Jaime Patterson | January 2016
STEAM-ER Series: Recap
Recapping the STEAMER Series:
We started this STEAMER series with one simple question: What is rigor? By looking at the definition rigor is (A) Harsh inflexibility in opinion, temper, or judgment. (B) The quality of being unyielding or inflexible. (C) An act or instance of strictness, severity, or cruelty. But, what is the educational connotation? Over the last few weeks, we explored rigor in each of the STEAM content areas. We looked at the five areas of engagement: higher level thinking, engagement, deep inquiry, demonstration, and quality over quantity. If you missed any of the STEAMER series you are in luck, below is a full recap of the STEAMER series with links to the original articles.
There are many resources for higher level thinking. Bloom’s Taxonomy and Webb’s Depth of Knowledge are two very common references for building higher level thinking into lessons. Check out the full article on bringing higher level thinking into the classroom through Bloom’s Taxonomy and Depth of Knowledge here.
The Glossary of Education Reform defines engagement as: “the degree of attention, curiosity, interest, optimism, and passion that students show when they are learning or being taught, which extends to the level of motivation they have to learn and progress in their education.” The words that stand out most to me are curiosity and interest. If we foster curiosity and interest then attention, optimism, and passion will follow. STEAM content areas inherently encourage engagement and check out a compilation of resources for that build Rigor through Engagement in the STEAM classrooms here.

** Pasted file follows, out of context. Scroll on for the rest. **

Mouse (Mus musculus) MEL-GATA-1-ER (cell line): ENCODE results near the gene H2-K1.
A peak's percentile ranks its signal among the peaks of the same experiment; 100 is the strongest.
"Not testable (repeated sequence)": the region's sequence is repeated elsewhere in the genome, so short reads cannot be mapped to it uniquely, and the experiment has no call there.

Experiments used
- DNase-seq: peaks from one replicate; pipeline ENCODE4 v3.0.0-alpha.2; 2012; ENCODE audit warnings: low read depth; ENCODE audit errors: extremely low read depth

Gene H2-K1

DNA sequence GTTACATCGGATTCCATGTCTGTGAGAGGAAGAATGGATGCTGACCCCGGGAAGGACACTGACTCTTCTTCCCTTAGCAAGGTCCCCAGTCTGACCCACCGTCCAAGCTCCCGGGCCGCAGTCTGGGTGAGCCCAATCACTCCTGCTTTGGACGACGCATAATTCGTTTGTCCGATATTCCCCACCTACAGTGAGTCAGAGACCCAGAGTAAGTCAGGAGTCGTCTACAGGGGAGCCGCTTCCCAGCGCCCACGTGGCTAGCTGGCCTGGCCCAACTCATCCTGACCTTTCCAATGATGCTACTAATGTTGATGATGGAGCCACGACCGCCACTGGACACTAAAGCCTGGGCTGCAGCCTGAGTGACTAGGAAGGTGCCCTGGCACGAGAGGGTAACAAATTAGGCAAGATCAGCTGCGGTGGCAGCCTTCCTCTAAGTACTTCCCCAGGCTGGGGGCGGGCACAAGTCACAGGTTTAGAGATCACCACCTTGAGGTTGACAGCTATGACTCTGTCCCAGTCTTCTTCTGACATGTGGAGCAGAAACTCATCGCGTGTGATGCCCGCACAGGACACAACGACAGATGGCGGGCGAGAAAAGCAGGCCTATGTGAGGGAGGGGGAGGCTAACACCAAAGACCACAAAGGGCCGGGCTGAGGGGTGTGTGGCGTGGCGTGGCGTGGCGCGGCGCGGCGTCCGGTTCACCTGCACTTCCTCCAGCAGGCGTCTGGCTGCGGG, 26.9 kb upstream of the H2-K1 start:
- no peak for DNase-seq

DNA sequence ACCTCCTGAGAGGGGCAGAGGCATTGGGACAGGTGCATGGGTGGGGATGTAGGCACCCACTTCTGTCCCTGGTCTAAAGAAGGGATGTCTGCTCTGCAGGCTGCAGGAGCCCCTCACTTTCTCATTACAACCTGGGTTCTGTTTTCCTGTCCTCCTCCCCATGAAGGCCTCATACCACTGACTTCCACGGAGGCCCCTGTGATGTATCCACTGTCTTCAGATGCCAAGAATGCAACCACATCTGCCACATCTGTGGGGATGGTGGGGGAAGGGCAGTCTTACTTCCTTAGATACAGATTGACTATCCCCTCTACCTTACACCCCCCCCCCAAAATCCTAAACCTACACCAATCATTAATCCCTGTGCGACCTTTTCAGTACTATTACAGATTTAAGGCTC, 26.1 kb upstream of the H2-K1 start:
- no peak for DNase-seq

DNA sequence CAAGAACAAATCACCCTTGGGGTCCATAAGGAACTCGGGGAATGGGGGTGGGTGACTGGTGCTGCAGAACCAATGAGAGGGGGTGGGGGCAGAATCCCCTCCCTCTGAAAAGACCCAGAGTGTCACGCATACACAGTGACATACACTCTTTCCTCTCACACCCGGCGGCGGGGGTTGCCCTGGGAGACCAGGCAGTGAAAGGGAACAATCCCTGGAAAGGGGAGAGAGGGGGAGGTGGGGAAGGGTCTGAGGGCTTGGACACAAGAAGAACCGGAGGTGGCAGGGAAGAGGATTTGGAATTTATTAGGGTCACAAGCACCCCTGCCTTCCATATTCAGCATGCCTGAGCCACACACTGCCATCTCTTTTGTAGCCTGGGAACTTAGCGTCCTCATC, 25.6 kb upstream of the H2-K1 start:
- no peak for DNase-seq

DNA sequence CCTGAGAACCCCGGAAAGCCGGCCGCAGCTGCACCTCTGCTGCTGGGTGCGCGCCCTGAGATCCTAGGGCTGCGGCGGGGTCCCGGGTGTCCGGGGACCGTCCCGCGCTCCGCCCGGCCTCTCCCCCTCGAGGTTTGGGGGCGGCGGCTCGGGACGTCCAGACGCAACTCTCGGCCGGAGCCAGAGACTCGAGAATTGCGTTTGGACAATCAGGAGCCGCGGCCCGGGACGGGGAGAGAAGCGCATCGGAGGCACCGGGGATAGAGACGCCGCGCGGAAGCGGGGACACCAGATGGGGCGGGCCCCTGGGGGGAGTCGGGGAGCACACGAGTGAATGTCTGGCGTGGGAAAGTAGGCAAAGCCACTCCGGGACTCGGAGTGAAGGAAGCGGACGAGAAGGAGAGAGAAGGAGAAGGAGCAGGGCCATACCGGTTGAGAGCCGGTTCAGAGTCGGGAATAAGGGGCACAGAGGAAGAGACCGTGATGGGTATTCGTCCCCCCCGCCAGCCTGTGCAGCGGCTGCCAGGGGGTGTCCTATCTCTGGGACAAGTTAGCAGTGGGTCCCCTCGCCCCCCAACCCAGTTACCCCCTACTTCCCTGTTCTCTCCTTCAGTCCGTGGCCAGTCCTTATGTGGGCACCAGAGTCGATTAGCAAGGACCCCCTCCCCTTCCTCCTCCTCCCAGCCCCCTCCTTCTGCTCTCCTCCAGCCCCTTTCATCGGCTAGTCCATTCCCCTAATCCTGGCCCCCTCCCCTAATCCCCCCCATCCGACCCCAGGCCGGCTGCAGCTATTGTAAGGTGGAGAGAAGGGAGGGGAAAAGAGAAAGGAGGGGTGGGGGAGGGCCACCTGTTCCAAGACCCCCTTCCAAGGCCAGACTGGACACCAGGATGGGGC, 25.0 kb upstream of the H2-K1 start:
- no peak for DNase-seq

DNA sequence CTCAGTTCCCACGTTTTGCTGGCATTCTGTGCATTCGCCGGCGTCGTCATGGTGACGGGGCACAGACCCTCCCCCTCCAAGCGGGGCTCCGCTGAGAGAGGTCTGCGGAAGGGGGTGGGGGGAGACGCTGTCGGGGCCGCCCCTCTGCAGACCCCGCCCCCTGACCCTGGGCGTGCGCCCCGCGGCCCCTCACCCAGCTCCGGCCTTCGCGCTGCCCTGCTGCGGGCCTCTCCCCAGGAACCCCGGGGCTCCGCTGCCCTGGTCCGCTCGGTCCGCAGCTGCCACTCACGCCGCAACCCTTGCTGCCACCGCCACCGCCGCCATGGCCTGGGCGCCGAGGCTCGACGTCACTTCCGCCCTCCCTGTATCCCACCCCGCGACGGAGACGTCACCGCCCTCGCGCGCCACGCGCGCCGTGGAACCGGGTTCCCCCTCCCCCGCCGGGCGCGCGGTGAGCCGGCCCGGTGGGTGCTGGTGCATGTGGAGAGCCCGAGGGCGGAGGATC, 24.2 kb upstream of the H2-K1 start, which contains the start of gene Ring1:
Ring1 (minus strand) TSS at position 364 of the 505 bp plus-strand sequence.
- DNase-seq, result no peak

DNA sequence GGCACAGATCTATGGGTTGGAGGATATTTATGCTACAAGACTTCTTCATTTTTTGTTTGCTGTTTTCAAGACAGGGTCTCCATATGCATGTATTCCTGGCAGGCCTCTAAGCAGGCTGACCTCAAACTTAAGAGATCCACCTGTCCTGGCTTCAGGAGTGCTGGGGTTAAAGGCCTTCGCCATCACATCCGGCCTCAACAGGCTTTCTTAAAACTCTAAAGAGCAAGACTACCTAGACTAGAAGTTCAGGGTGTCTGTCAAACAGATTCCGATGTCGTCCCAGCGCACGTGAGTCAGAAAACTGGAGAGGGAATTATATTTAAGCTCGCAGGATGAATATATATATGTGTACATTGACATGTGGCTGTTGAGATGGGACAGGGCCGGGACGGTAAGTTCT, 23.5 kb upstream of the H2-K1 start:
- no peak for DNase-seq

Merriam-Webster defines inquiry as: a request for information, an official effort to collect and examine information about something, the act of asking questions in order to gather or collect information. Translating this into the classroom may seem easy, but there is more to inquiry they simply getting students to ask questions. Teachinginquiry.com and thirteen.org both offer comprehensive overviews of bringing the inquiry process into the classroom, click here for the full Deep Inquiry article.
Actions speak louder than words in all areas of life, and education is no different. Being able to recall and regurgitate rote information was helpful in the pre-google era, but now we need our students to show us they understand not just tell us. Click here for the full article.
Rigor does not mean more it means better. Students don’t need more work they need better work. Furthermore, they need exciting work that makes them want to work. Click here for the full article.
Enjoy bringing Engagement through Rigor into your classroom!
Piquès & Pirouettès